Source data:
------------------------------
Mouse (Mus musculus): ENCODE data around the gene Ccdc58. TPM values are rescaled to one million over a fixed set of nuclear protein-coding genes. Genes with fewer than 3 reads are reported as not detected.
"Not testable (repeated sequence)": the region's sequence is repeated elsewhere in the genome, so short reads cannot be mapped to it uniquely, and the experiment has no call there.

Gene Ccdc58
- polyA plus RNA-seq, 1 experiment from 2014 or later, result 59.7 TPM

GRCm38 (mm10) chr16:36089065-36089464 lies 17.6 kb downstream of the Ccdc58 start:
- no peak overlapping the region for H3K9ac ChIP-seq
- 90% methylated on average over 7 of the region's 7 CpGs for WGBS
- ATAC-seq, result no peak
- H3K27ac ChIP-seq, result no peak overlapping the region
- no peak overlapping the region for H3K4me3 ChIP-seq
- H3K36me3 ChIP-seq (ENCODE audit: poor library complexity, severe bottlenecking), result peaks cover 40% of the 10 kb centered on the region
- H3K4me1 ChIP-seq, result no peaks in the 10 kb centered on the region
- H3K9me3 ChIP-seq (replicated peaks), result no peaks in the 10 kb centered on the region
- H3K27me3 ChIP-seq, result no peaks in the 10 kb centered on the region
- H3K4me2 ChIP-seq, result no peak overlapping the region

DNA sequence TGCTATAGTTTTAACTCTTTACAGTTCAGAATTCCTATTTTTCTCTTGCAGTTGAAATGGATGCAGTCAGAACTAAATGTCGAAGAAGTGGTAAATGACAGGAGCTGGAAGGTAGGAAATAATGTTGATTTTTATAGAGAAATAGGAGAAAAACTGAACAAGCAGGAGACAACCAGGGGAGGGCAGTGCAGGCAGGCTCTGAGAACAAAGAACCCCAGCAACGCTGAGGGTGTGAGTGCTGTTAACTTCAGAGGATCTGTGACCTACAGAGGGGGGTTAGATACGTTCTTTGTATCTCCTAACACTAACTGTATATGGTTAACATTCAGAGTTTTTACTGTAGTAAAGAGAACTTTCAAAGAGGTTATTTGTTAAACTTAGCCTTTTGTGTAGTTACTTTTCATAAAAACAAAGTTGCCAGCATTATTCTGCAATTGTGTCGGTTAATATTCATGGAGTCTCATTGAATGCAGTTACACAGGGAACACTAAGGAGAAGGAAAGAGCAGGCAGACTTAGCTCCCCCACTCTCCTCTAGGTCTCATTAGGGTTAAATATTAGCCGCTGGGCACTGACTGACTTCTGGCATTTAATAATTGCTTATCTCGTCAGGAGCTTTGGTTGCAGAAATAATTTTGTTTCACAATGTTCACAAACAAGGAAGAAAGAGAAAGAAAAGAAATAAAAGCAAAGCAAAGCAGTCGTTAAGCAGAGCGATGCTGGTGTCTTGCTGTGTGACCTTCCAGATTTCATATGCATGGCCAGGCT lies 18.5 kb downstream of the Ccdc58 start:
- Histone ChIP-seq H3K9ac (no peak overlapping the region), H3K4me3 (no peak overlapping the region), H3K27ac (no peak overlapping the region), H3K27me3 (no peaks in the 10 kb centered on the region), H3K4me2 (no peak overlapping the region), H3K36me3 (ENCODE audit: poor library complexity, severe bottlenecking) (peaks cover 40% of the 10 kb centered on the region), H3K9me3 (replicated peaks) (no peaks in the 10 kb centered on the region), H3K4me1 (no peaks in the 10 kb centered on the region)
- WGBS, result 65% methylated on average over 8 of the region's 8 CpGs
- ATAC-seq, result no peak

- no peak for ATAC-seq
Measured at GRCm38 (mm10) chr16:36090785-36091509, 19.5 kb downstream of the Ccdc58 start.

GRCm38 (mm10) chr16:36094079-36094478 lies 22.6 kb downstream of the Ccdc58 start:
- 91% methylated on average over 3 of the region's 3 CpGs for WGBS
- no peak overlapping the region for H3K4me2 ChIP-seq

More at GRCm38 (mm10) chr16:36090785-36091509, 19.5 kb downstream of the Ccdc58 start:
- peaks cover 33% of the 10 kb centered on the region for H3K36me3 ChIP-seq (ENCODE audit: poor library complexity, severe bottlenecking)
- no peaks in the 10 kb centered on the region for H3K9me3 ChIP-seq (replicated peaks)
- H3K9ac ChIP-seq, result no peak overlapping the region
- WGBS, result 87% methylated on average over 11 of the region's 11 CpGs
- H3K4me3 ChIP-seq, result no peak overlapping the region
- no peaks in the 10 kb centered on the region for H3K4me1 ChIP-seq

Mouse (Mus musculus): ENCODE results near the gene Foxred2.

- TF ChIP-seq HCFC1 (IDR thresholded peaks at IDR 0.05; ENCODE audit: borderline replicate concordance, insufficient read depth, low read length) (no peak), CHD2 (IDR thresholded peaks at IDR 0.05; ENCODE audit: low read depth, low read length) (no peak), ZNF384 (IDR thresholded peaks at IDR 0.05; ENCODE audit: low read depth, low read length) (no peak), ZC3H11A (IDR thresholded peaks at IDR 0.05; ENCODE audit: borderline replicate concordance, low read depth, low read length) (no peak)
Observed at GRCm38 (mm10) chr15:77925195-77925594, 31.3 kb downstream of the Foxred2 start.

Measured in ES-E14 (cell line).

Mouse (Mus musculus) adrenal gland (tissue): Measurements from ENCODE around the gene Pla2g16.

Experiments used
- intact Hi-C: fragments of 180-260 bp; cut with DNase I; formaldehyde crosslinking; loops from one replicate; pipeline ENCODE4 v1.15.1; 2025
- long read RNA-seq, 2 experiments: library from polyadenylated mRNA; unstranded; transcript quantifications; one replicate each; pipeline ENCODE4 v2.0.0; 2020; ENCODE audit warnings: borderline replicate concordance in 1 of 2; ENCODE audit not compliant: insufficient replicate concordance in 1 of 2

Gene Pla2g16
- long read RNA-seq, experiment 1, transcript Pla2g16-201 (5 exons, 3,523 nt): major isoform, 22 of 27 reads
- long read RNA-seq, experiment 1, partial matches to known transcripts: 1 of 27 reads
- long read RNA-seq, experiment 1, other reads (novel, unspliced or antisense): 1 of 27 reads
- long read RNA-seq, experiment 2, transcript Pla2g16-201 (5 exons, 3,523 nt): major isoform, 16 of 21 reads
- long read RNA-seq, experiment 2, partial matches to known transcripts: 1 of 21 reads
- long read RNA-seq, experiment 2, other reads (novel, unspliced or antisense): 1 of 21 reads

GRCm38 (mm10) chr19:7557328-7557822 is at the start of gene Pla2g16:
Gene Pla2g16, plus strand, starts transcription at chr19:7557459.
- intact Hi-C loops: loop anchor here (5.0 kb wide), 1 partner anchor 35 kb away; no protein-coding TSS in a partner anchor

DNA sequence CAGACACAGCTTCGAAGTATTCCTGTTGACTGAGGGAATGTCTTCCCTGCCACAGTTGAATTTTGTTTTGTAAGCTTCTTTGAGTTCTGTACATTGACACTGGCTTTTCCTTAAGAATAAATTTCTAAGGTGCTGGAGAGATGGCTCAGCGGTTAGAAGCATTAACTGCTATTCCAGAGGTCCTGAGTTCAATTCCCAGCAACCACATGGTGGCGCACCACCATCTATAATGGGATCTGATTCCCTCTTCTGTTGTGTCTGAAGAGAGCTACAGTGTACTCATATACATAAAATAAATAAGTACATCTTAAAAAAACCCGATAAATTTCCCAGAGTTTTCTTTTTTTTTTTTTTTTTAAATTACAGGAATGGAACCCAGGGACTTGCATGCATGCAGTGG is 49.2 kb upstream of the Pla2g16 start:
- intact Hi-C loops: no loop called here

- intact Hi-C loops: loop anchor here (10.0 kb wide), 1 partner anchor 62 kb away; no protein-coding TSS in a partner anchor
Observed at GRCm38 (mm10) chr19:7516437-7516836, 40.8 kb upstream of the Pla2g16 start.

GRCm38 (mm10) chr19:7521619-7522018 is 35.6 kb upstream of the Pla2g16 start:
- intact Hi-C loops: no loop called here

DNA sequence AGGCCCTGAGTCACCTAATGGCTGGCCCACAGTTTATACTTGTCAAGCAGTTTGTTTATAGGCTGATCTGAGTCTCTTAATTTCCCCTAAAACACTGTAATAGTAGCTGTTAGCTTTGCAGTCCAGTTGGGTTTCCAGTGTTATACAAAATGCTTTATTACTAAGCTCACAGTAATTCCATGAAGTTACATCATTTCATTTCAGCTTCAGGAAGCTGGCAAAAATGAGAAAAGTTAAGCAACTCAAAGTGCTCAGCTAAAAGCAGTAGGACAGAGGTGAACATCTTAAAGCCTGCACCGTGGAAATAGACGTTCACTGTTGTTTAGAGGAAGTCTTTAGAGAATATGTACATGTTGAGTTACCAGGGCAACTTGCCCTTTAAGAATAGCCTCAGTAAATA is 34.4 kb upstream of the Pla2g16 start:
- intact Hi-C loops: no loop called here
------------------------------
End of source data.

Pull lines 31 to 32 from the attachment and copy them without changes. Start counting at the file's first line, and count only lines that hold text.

- no peaks in the 10 kb centered on the region for H3K4me1 ChIP-seq

Mouse (Mus musculus): ENCODE results near the gene Foxred2.